- 750 Action Plans have been launched to make sure all Member States are in full compliance with the ex ante conditionalities by the end of 2016.
Key challenges from Commissioner Crețu perspective include;
- keeping a strong focus on results
- the need to assist Member States fulfill all ex ante conditionalities,
- to increase the use of financial instruments and reinforce simplification of access to the funds for beneficiaries
- the need to continue adapting cohesion policy to changing circumstances
Key issues raised by Committee Members during the question and answer session;
Cap on Cohesion Policy; Major consideration during discussions in the run up to the Multiannual Financial Framework (MFF) review
– The European Parliament (EP) is opposed to placing a Cap on Cohesion Policy,
– The EC have started preparatory work for the mid term review (Spring) and end 2016 report on the functioning of the MFF – Cap’s will be discussed during these preparations.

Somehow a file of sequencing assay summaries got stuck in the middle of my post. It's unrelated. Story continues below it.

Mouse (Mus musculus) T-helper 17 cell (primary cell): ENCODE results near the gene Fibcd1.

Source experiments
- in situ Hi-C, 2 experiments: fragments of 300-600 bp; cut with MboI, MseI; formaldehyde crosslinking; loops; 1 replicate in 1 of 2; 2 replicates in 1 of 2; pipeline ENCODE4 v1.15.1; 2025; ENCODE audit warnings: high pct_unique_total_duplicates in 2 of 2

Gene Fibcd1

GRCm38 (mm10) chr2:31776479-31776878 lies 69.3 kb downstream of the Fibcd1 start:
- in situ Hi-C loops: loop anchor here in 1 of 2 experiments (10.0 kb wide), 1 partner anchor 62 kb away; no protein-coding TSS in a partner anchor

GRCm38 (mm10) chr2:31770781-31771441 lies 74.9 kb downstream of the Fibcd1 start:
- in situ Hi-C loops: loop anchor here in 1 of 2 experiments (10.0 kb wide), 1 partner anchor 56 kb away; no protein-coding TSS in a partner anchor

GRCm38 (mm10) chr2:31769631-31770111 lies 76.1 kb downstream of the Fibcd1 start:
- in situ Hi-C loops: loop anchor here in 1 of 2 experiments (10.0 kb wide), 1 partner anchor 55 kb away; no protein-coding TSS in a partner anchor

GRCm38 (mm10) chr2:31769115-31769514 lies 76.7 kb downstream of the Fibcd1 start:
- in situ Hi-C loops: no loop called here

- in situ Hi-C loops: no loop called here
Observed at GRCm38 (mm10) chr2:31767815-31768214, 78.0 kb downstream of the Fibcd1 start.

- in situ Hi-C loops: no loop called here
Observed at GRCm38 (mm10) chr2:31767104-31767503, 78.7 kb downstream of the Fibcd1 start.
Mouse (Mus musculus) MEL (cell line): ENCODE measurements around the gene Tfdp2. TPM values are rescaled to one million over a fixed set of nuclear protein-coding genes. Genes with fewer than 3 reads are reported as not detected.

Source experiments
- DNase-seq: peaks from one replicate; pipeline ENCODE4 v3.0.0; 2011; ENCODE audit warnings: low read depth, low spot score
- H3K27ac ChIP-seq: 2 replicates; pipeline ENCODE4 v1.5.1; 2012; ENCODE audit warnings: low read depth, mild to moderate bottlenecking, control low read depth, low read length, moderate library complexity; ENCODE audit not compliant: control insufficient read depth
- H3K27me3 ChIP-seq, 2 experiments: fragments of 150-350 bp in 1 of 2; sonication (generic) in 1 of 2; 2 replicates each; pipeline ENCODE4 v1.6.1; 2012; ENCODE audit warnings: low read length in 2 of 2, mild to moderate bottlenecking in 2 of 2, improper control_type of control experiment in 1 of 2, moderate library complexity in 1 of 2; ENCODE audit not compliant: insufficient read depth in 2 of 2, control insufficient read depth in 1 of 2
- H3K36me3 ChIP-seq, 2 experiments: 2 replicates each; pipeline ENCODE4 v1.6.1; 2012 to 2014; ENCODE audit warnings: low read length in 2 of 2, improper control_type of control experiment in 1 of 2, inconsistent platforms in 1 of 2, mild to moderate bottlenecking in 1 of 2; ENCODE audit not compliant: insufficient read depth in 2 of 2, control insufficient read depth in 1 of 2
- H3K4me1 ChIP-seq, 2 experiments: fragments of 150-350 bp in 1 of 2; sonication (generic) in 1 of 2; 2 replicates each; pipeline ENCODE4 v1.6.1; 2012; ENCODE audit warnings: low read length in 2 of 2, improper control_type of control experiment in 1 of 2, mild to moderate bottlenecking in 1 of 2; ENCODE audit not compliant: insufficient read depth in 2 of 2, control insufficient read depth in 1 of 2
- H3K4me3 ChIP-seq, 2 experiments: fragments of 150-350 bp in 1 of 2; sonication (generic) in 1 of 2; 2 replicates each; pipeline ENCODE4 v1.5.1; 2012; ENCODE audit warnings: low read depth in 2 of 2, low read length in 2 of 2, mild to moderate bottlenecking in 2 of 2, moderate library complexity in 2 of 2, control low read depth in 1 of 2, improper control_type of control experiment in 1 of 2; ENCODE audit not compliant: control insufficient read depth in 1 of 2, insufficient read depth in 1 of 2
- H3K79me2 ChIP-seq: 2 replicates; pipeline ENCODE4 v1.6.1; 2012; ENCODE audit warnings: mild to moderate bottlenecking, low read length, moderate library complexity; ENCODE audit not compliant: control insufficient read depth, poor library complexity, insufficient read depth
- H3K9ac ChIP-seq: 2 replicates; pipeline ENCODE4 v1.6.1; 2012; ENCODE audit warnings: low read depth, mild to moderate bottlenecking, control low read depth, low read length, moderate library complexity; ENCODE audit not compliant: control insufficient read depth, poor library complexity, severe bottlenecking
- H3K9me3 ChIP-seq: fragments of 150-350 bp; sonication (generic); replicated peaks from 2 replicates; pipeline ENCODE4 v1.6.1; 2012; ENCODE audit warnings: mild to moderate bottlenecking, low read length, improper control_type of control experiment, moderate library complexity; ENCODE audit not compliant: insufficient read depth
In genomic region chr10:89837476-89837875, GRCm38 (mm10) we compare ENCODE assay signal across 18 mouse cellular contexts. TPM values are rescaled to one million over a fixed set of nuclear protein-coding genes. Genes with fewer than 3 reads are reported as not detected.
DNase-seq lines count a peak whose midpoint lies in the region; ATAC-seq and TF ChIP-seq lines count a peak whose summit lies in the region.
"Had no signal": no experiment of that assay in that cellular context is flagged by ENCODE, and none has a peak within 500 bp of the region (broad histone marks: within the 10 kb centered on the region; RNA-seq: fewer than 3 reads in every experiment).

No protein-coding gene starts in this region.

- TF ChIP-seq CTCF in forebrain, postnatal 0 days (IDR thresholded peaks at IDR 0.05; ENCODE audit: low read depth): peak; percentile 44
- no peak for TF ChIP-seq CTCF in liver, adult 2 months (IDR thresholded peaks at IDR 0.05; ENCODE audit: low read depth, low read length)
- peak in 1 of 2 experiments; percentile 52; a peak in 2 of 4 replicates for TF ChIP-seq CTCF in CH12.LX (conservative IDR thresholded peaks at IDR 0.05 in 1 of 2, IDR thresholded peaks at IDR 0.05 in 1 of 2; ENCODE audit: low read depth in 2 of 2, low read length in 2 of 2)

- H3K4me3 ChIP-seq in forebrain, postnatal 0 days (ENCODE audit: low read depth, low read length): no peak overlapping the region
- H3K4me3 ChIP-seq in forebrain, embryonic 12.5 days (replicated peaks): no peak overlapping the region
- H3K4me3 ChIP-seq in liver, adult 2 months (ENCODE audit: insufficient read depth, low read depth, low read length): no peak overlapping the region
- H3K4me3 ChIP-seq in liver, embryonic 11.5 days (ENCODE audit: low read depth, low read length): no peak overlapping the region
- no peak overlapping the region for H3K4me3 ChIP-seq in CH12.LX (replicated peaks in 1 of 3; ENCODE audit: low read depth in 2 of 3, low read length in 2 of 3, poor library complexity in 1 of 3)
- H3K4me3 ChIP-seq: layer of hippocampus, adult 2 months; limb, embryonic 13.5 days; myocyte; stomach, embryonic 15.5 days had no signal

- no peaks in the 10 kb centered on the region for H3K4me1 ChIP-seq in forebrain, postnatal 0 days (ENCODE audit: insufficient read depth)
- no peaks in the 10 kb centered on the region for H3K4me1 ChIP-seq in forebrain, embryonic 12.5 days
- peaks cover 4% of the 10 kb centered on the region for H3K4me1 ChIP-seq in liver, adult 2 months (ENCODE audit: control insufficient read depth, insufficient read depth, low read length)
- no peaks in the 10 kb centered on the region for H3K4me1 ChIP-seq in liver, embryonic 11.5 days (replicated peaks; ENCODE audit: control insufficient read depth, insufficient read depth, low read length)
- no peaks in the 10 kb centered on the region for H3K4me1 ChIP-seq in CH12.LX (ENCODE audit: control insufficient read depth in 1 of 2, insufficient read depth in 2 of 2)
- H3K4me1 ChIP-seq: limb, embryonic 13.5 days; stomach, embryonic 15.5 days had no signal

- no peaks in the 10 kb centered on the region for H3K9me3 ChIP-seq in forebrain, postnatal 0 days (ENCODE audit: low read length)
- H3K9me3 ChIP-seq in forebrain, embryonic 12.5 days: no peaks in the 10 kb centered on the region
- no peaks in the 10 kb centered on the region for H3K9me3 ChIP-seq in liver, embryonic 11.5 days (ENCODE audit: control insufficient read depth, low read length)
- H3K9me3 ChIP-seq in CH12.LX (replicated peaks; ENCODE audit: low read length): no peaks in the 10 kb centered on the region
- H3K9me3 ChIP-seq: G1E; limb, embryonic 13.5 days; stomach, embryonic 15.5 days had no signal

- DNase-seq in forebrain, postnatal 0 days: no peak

Simplification; Issue highlighted that some Member States have requirements for projects that are not in the EU Regulations i.e. the need to have 30 or more individuals to sign off on projects – The EC hope to have the High level Group on Simplification first draft study Spring 2016 covering these issues.
– Political will : a lot of advise and support is available to Member States however outcomes and results are questionable as Member States must request this support.
-Administrative Capacity – ability of Member States to manage funds: Reported waste of resources from previous funding period – better coordination and capacity needed;
– The Task Force for Better Implementation will play an important role in assisting Member State implementation of the 2014-2020 Funds, the Task Force covers 8 Member States that include Bulgaria, Croatia, Czech Republic, Hungary, Italy, Romania, Slovakia and Slovenia.